A collaboration between the University of Wollongong, the EarthByte Group at the University of Sydney, the California Institute of Technology and ETH Zürich have solved the mystery of the formation of a recently discovered structure 2,500 km below the city of Perm in Russia.
Earth’s lowermost rocky mantle, just above its iron-rich core, is characterised by two giant hot upwellings under the Pacific Ocean and Africa. Many islands in the Pacific and around Africa owe their volcanic activity to “hotspots” within these large, hot regions deep underneath the surface.
In 2012, a team of seismologists discovered a feature 15 times smaller, that they called the Perm Anomaly because of its location. Until now no one knew how this hot, rising deep mantle structure formed.
A research team spearheaded by Dr Nicolas Flament from the University’s School of Earth and Environmental Sciences used high performance Virtual Earth simulations to investigate the origins of the Perm Anomaly.
Over Earth’s history or ‘geological time’ the mostly solid mantle is continuously stirred by old, cold tectonic plates sinking into the deep mantle. The motion of these falling slabs of cold rock sweeps aside hot rock at the core mantle boundary, forming large piles of less dense material rising towards the surface.
Earth’s main network of subduction zones, the circum-Pacific “Ring of fire”, has shaped the two main hot mantle upwellings under Africa and the Pacific. The team discovered that the smaller Perm Anomaly also formed within a network of subduction zones – but these were part of an ocean separating Russia from China and Mongolia in the Triassic and Jurassic Periods when dinosaurs still roamed the Earth.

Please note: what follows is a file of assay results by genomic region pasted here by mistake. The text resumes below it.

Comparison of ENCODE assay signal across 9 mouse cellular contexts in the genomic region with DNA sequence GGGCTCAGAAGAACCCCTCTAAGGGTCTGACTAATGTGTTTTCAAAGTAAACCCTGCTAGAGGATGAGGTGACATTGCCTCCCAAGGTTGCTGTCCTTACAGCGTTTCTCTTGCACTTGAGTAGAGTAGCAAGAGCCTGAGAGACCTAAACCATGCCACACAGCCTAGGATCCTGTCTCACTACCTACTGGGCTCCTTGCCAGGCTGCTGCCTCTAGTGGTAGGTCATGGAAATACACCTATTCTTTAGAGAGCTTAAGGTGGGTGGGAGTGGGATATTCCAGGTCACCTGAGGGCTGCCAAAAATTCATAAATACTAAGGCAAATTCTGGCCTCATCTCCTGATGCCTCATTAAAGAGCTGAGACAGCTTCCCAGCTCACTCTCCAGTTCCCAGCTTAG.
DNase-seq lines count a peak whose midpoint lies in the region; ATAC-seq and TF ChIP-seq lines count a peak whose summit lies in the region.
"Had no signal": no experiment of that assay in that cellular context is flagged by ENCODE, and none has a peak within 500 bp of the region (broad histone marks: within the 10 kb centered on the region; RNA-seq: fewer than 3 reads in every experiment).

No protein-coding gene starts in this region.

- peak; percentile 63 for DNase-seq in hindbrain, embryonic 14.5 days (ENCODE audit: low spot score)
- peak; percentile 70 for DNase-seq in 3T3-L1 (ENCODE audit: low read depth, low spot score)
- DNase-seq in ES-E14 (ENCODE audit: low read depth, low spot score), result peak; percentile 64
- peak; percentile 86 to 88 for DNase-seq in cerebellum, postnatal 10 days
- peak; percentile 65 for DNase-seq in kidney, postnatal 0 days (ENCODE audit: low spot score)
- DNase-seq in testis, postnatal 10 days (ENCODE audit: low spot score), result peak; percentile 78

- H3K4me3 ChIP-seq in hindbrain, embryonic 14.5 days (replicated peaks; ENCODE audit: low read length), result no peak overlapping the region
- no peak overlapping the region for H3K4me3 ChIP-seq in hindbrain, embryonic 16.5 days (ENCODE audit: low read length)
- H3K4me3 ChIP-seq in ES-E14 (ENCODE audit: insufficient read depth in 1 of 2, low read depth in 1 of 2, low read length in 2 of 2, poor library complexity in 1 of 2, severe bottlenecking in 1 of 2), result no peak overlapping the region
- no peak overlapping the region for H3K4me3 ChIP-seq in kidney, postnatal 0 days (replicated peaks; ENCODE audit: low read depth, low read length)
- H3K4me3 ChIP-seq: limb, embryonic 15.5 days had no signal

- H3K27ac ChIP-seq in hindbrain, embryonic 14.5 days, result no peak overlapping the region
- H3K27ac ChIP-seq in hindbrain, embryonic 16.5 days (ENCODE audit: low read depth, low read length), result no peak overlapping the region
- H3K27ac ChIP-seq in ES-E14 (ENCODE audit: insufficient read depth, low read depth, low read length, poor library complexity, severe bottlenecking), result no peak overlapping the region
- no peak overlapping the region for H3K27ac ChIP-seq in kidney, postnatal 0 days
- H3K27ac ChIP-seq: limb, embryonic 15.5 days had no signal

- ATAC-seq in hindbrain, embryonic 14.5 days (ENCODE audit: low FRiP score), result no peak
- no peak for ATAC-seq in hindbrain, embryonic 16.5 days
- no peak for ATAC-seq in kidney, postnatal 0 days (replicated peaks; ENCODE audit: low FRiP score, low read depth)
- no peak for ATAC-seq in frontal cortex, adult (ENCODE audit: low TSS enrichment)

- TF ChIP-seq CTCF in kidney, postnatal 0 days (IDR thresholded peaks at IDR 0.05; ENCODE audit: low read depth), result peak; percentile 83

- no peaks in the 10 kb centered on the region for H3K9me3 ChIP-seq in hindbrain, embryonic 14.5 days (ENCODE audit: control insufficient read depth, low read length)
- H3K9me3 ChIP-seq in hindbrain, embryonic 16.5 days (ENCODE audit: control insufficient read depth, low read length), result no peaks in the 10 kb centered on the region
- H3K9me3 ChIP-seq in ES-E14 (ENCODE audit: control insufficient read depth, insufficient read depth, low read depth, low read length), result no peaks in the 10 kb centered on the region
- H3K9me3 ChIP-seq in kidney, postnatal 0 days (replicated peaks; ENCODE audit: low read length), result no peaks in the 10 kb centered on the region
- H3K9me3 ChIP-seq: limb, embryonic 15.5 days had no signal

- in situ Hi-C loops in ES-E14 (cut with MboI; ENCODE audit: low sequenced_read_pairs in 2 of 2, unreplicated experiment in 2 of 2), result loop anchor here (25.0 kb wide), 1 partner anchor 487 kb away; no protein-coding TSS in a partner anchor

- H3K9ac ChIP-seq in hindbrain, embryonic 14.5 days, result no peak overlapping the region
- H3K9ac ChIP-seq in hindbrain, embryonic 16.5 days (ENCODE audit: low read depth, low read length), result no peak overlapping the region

Cold subducting tectonic plates acted as a giant cookie-cutter in forming the Perm Anomaly 2,500 km under Asia more than 150 million years ago. At the end of the Jurassic Period, the so-called Mongol-Okhotsk Ocean entirely disappeared within Earth’s mantle as Siberia collided with Asia. After this, the Perm Anomaly was pushed 1,500 km westward by the sweeping effect of subduction east of Asia continuing to this day.
“These are exciting times for the mapping of the underworld”, said Nicolas Flament. “The hot piles at the bottom of the mantle cover a similar area of the Earth as the continents, and we just explained the formation of a recently-discovered lone structure about a third of the size of Australia. Who knows what is left to be discovered deep under our feet?”
The team’s findings have been published in Nature Communications.
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